Sunday, October 8, 2017

2017.10.08 Clarity of Voice and Action

When news of extreme violence such as the recent massacre in Las Vegas goes viral we all cringe and crouch and feel horrified—and if we’re religious we pray. 

Christians try to do what we see in the life of Jesus the Christ as remembered by the writers of scripture. There is a time to let go and move on, to wipe the dust from our feet, a time to grieve, as in Gethsemane, a time for strong action like asserting God’s agenda in the Temple, and a time for prayer—all the time without ceasing.

What response is called for at this time?

May we suggest that now is not the time to flee or fear or freak, or even to let go and let God. There is reason to fear but no reason to hide. This is no time to indulge the greatest temptation of all: to huddle together inside the precincts of our own prized safety and wrap up in the warmth of community. Parish churches are often guilty of this behavior. Even the disciples ran for cover when their leader was violently executed, their world collapsed, and they were frightened. Such a response to violence is understandable, and for them it was in their “back yard”.

And today? Spiritual responsiveness knows no geography. We pray for all these things. Do we have the right to pray for what we are not willing to work for?

The Church too regularly falls into the sin of self-idolatry. It is hubris in this age to ignore global reality and needs. It is irrational to believe that all we have to do for God is be warm and friendly and take care of the gifts God has given us with responsible stewardship. In a word, there is imbalance between community outreach and community in-reach.

Are we called to correct this imbalance?

In-reach is spiritual consolation and nurture, yes. Outreach is noisy and unsettling.  It involves clarity of voice and action like Jesus took in the Temple, which had abdicated its role as a house of prayer, a place revealing the justice and compassion of God. Jesus acted on behalf of God and the people exploited by unjust social, political, economic, and religious practices. Such practices do as much violence to the will of God as does a hurricane or a deranged individual with an assault weapon he owned by right.  

We are a House of Prayer just like the ancient Temple in Jerusalem. What action do we create?

What about a Revolution of Compassion for the sake of God and our common humanity exercised by our clarity of voice?

A few suggestions:
    - Write and call your Senators and members of Congress, beseeching them to relinquish their own “warfare” and miserable inaction for God’s sake if not for our common humanity.
    - Lobby for legislation toward regulating gun violence.
    - Give money or volunteer for any cause that works to end political, economic, and social inequality. It’s the gospel! 
    - Educate yourself as a way to eliminate the pervasive ignorance about mental illness, addictions, and other causal factors behind eruptions of violence.
    - Remove the clichĂ© “thoughts and prayers” from your vocabulary. It has become empty of meaning—a justification for inaction. Members of Congress Seth Moulton and the recently injured Steve Scalise criticized the traditional  “moments of silence”.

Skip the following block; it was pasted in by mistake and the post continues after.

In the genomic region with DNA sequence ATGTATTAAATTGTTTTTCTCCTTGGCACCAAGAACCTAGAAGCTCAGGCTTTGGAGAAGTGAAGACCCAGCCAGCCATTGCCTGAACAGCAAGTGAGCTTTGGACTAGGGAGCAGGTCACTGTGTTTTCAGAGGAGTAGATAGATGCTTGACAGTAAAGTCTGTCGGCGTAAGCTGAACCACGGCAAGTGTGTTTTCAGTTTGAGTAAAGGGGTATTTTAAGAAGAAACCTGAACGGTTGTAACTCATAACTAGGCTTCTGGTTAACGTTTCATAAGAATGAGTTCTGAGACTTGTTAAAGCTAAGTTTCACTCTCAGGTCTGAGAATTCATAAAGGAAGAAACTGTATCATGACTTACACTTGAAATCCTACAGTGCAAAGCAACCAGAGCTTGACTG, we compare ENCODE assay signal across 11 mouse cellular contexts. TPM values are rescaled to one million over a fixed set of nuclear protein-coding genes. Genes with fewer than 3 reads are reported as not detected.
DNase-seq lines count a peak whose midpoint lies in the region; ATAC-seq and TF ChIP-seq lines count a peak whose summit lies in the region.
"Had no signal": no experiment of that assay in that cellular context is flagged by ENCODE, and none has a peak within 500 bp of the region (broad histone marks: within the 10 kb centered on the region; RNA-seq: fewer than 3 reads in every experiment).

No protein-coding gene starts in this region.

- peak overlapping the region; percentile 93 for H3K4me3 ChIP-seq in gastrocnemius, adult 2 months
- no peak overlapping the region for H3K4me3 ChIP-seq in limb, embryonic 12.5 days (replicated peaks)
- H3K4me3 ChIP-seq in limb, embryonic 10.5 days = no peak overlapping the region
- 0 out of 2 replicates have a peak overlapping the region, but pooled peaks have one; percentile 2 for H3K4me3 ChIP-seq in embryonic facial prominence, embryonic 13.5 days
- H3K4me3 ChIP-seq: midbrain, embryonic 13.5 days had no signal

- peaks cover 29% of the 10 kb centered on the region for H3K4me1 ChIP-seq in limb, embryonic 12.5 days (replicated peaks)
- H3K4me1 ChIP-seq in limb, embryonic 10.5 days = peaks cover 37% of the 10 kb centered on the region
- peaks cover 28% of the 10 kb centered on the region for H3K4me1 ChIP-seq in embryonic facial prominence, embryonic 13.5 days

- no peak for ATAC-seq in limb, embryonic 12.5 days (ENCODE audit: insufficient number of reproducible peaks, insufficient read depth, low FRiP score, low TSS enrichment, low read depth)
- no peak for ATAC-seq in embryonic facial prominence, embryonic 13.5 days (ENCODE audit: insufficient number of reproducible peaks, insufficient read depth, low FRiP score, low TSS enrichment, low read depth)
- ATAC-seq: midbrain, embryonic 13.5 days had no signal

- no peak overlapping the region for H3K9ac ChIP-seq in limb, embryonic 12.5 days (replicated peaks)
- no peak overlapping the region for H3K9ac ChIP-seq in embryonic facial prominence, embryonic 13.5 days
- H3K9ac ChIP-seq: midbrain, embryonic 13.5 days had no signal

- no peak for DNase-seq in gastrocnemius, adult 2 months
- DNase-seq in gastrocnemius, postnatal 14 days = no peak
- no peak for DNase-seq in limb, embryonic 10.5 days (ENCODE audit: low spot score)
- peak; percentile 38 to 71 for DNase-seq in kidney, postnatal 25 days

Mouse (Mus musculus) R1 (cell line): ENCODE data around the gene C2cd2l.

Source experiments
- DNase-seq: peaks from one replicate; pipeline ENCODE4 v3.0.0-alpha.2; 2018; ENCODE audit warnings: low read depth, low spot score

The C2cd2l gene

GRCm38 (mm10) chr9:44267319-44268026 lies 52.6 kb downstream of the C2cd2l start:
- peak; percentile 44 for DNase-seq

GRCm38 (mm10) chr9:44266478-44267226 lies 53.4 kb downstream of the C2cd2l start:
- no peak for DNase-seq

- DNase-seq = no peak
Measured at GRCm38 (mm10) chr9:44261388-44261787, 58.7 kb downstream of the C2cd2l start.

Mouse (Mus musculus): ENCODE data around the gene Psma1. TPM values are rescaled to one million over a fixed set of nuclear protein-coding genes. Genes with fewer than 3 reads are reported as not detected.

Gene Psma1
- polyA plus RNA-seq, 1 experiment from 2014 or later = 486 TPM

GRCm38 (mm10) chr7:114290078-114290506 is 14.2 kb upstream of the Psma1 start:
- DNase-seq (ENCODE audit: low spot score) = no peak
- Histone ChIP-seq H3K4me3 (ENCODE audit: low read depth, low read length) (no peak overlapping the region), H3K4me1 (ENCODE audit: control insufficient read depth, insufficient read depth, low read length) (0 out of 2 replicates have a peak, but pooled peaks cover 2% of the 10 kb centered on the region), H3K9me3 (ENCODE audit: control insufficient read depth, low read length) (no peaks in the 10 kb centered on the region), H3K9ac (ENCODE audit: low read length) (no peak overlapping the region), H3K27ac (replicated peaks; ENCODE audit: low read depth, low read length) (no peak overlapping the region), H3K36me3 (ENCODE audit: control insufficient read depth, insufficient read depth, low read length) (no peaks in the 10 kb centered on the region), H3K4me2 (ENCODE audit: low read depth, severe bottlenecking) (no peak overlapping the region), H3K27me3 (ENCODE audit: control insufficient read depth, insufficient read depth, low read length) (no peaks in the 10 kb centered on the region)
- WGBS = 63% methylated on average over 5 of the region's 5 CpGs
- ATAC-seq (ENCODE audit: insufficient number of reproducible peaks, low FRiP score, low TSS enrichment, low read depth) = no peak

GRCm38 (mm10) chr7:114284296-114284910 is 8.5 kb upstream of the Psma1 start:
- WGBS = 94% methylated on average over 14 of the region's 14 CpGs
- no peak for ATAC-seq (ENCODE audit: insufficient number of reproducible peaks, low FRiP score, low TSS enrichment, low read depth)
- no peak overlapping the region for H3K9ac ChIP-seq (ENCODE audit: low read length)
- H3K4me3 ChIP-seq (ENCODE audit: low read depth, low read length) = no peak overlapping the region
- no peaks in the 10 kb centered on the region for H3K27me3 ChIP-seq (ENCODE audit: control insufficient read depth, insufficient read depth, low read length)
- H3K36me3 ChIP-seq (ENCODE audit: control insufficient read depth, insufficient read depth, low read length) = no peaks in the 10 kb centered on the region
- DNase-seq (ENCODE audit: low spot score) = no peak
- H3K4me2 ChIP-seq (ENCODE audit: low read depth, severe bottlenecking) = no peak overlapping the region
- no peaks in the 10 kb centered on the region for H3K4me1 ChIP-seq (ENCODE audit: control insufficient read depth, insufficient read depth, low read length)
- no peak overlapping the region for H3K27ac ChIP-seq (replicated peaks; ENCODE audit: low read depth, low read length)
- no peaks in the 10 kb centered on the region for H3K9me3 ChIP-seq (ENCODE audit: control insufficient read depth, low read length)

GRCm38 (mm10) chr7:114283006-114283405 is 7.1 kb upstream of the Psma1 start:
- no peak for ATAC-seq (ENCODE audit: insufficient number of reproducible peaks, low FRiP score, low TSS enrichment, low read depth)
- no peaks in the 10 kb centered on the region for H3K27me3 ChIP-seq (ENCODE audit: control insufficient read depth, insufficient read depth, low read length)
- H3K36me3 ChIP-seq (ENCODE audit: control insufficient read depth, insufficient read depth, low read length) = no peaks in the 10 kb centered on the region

- Exaggerate kindness and smiling, even to strangers on the street. Such energy raises hope and it spreads.
    - Give money to beggars. You don’t know why they are out there, so make no assumptions or judgments and risk generosity with a smile. You notice they usually bless you. Bless them back.Today we gave away $20 in fives just in Harvard Square. It is passive violence not to help when you can and where there is need.
    - Pray out loud in church. We offer Prayers of the People every Sunday and everyone is silent, lost in a sea of words. God hears your silent prayers, but the community does not. Speak up. You don’t have to shout. A prayer is not an announcement. Here’s one way to practice clarity of voice.
    - Love the earth. Never throw anything away that can be recycled.
    - Get to know your personal image of God. A religious sister recently said: “We are killing God faster than we are killing each other.” Think about it.
    - Disturb the peace peacefully.
    - Pray daily for your personal needs and equally for the world beyond yourself.
    - Vote for a candidate not a party.

From Sister Stanislaus Kennedy of the Irish Sisters of Charity in her book of daily meditations Gardening the Soul:

“Many of us are taught about God rather than encouraged to know God. We are like children who have been separated from their parents at a very young age and whose only knowledge of them has come from photo albums and stories. Our alienation from God is a deeply felt deprivation, but often it is a misunderstood deprivation—deprived people do not know what they are deprived of, because they have never known or been helped to know God, who is the Divine in them.”   (October 3rd entry)

Dear friends in Christ, Jesus asked and prayed for the people of his day to help him spread the Embodiment of Love he called God, the Divine in us all. The Risen Christ asks and prays the same for us today. We too pray and ask the same.  May we be the prayers we pray.

© 2017 The Rev’d Lyn G. Brakeman and the Rev’d Richard J. Simeone
Priest Associates, St. John’s Episcopal Church, Charlestown, Massachusetts